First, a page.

Zappos Hack Exposes PasswordsZappos tells 24 million customers to change passwords; special password-reset website was unavailable to non-U.S. customers.
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Online shoe and clothing retailer Zappos, which is owned by Amazon.com, began emailing its 24 million customers Sunday, advising them that its site had been hacked, and some customers' personal details and account information likely stolen. But Zappos said that no credit or debit card information had been accessed by attackers.
"We were recently the victim of a cyberattack by a criminal who gained access to parts of our internal network and systems through one of our servers in Kentucky. We are cooperating with law enforcement to undergo an exhaustive investigation," said Zappos CEO Tony Hsieh in an email that was sent to all Zappos employees Sunday, shortly before the company sent an email to its customers, warning them about the breach.
The stolen data, said Hsieh, may have included each customer's name, email address, billing and shipping address, the last four digits of their credit card number, and a "cryptographically scrambled" version of their website password. Such encryption, however, might not prevent attackers from eventually recovering passwords. Likewise, any customers who reused their Zappos password on another website that had suffered a breach would be at risk from attackers using that password to access their Zappos account.
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Accordingly, Zappos has expired all customers' passwords, and directed customers to reset their passwords via a dedicated password-reset page. Tuesday, however, customers located outside of the United States were unable to access either the Zappos website or the password-reset feature, and instead received a message saying that Zappos was working to resolve "a few technical issues."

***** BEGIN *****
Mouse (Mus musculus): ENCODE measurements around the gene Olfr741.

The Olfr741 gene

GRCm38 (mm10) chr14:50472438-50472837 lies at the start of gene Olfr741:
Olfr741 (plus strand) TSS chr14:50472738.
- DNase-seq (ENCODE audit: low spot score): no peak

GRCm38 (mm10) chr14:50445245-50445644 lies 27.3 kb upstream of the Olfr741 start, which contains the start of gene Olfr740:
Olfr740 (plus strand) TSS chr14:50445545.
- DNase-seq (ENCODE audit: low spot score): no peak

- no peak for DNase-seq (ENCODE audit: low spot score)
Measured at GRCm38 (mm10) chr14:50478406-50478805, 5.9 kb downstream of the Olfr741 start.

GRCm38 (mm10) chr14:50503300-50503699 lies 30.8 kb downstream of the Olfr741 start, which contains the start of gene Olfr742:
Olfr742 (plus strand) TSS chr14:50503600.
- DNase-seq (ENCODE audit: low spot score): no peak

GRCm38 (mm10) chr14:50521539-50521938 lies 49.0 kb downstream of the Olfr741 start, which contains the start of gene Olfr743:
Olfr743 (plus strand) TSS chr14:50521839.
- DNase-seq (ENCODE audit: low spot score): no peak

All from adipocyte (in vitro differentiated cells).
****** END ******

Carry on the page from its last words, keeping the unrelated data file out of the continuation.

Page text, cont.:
Those technical issues involve preparing the systems to handle an anticipated surge in website traffic. "As a result of preparing their systems for the volume of emails and customers changing their passwords, they are undergoing some system updates and they hope to open up to non-U.S. users soon," said Zappos spokeswoman Diane Coffey of PR agency Kel & Partners, via email.
Despite Zappos' data breach notification to consumers, the company hasn't yet answered several key questions, such as detailing when the data breach occurred, the length of time for which attackers may have had access to its systems, or how the breach was finally detected. Zappos also hasn't indicated whether it will offer identity theft monitoring services to affected customers.
In the wake of the breach, Hsieh told employees that Zappos would be temporarily suspending all phone-based customer support, handling customers' questions solely via email, and training large number of current employees to help. "Due to the volume of inquiries we are expecting, we realized that we could serve the most customers by answering their questions by email," he said. "We have made the hard decision to temporarily turn off our phones and direct customers to contact us by email because our phone systems simply aren't capable of handling so much volume."
That move was likely astute. Last year, for example, after Texas authorities set up a toll-free number and call center to handle inquiries relating to a data breach that exposed 3.5 million records of Texas residents, the call center--which could handle only 19,000 calls per day--was quickly overwhelmed.
What's the risk to Zappos customers from the data breach? On its own, the information exposed in the breach likely doesn't pose a large risk. Still, security and data breach experts have warned that anytime collections of personal data go missing, it can provide a goldmine for social engineering attackers, for example if the data gets used to make spear-phishing emails look more authentic.
In its email to customers, Zappos also warned them to beware future email or telephone scams that might attempt to use the data breach to trick users into divulging their personal details. "As always, please remember that Zappos.com will never ask you for personal or account information in an email," it said.
Heightened concern that users could inadvertently expose or leak--or purposely steal--an organization's sensitive data has spurred debate over the proper technology and training to protect the crown jewels. An Insider Threat Reality Check, a special retrospective of recent news coverage, takes a look at how organizations are handling the threat--and what users are really up to. (Free registration required.)